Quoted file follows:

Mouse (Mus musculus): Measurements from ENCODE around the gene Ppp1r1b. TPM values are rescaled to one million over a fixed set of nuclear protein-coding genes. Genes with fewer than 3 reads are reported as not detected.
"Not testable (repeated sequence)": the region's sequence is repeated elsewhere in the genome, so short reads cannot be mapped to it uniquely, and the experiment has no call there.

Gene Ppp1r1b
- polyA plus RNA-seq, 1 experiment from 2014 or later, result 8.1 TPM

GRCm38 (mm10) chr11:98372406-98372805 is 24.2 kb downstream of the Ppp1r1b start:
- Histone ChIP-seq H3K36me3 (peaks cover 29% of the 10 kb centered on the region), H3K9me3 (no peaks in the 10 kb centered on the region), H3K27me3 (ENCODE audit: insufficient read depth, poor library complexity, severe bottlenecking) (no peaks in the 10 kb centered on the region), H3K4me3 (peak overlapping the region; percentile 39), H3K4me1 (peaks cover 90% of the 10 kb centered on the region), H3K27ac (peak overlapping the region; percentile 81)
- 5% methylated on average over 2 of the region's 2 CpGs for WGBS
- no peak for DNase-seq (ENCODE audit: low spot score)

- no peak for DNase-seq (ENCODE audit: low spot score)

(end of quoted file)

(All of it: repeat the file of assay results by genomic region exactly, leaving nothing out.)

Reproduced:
Mouse (Mus musculus): Measurements from ENCODE around the gene Ppp1r1b. TPM values are rescaled to one million over a fixed set of nuclear protein-coding genes. Genes with fewer than 3 reads are reported as not detected.
"Not testable (repeated sequence)": the region's sequence is repeated elsewhere in the genome, so short reads cannot be mapped to it uniquely, and the experiment has no call there.

Gene Ppp1r1b
- polyA plus RNA-seq, 1 experiment from 2014 or later, result 8.1 TPM

GRCm38 (mm10) chr11:98372406-98372805 is 24.2 kb downstream of the Ppp1r1b start:
- Histone ChIP-seq H3K36me3 (peaks cover 29% of the 10 kb centered on the region), H3K9me3 (no peaks in the 10 kb centered on the region), H3K27me3 (ENCODE audit: insufficient read depth, poor library complexity, severe bottlenecking) (no peaks in the 10 kb centered on the region), H3K4me3 (peak overlapping the region; percentile 39), H3K4me1 (peaks cover 90% of the 10 kb centered on the region), H3K27ac (peak overlapping the region; percentile 81)
- 5% methylated on average over 2 of the region's 2 CpGs for WGBS
- no peak for DNase-seq (ENCODE audit: low spot score)

- no peak for DNase-seq (ENCODE audit: low spot score)